Within hours of the president of Guinea's death on December 22, the country was taken over by a military junta (AP) and the constitution was abandoned. Ghana held the second round of its presidential polls one week later. Analysts celebrated the lack of electoral violence and the peaceful post-election transition. "Africa needed a decent election in one of its leading countries-and a loser who would concede defeat," noted the Economist following the voting in Ghana, where the opposition candidate was elected by a razor-thin margin. Is Ghana a hopeful example of a trend toward good governance in Africa, or is the continent more accurately represented by the political turmoil in Guinea?
While the trajectory of democratization and state stability in Africa are controversial, experts agree that other African states are surely watching events in Ghana and Guinea closely. There is historical evidence that political events in small countries on the continent ultimately influence larger political trends. As such, the nature of each country's political evolution bears examination. At independence, Ghana and Guinea were quite similar. The small, resource-rich countries "virtually started on the same path," writes journalist Kofi Akosah-Sarpong in modernghana.com. But "while Ghana is progressively learning from its years of misgovernment, Guinea appears held back," he argues. Ghana emerged from military rule into multiparty democracy. Meanwhile, Guinea's natural resources enriched its leaders, not the population. However, both countries rank near the bottom of the UN's Human Development Index; Ghana stands at 142, and Guinea is 167 of 179 countries included.
A recent large oil discovery in Ghana has the potential to consolidate the country's governance gains and improve the well-being of its population, but it could also breed corruption (Oxfam). "Geology is not destiny," concludes a December 2008 working paper from the Brookings Institution on the challenge of diversifying African resource-rich economies. It argues that though such economies are at a disadvantage, smart public policy decisions will enable African governments to avoid the natural resource curse. According to the International Monetary Fund, Ghana is actively pursuing policies that encourage sound fiscal management. The new military ruler of Guinea has pledged his intolerance for corruption. "I want to warn anyone who thinks they can try to corrupt me. ... Money is of no interest to us," he told the Associated Press.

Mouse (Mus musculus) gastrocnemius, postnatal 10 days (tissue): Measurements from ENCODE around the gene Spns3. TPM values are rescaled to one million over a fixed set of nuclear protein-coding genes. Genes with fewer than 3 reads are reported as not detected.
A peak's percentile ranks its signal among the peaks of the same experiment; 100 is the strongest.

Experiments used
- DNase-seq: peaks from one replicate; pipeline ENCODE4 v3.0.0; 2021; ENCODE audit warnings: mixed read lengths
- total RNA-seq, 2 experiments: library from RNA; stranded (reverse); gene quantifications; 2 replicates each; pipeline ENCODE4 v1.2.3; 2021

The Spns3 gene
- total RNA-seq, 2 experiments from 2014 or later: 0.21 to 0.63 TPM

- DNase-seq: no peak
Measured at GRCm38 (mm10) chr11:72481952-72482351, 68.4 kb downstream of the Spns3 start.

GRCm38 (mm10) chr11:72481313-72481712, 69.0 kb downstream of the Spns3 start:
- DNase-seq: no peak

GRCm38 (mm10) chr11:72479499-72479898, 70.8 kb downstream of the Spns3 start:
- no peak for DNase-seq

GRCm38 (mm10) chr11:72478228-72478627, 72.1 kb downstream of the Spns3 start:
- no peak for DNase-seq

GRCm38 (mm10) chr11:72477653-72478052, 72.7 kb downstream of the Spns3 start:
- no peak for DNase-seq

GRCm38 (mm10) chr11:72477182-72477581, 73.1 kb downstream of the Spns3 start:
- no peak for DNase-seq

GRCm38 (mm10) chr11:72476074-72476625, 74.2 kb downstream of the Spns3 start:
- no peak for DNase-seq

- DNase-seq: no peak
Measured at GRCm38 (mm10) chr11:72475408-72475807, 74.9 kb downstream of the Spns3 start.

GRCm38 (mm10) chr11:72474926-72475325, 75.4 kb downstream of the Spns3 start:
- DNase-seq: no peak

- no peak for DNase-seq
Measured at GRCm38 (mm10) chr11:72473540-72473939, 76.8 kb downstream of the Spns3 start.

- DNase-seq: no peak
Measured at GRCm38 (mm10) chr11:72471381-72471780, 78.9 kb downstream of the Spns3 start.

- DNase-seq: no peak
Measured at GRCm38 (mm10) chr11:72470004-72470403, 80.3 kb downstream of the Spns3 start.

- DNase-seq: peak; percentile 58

African leaders have long been loath to criticize one another's democratic credentials. But following the coup in Guinea, the continent quickly moved to condemn the military takeover. The African Union suspended Guinea's participation on December 29, and ECOWAS, the West African regional bloc, followed suit (IRIN) on January 12. There was an exception: Senegal's president skipped the ECOWAS meeting and threw his support (VOA) to the military junta. The bloc's current head, Nigerian President Umaru Yar'Adua, was himself brought to power in a 2007 election widely criticized as marred by corruption and fraud.
The United States, meanwhile, was quick to condemn the coup in Guinea and suspend foreign aid. Under President George W. Bush, foreign aid to Africa has been linked to governance benchmarks through the Millennium Challenge Corporation. Despite high expectations, U.S. policy toward Africa is not expected to shift dramatically under incoming President Barack Obama. In her confirmation hearing on January 13, Secretary of State-designate Hillary Clinton said she planned to "sound the alarm" (BBC) on the crisis in the Darfur region of Sudan, though it's unclear how much leverage the United States has there. The Sudanese government has thus far remained largely immune to U.S. pressure, but some analysts believe that African leaders might be more susceptible to criticism from Obama because he is African-American.
Quantitative data shows a mixed picture on governance in Africa. Freedom House's 2009 survey of global political rights, Freedom in the World, shows a significant decline in freedom across sub-Saharan Africa (PDF). Roughly one-quarter of the countries in the region experienced setbacks in 2008, after several years of positive gains. Other measures show marked gains in governance across the continent. The 2008 Ibrahim Index of African governance, which ranks countries in five categories including sustainable economic opportunity and rule of law, shows that almost two-thirds of the countries in sub-Saharan Africa recorded improvements in governance (PDF). The Freedom House survey is based on the evaluations of regional experts, whereas the Ibrahim Index uses quantitative data from 2006, the most recent year with complete data.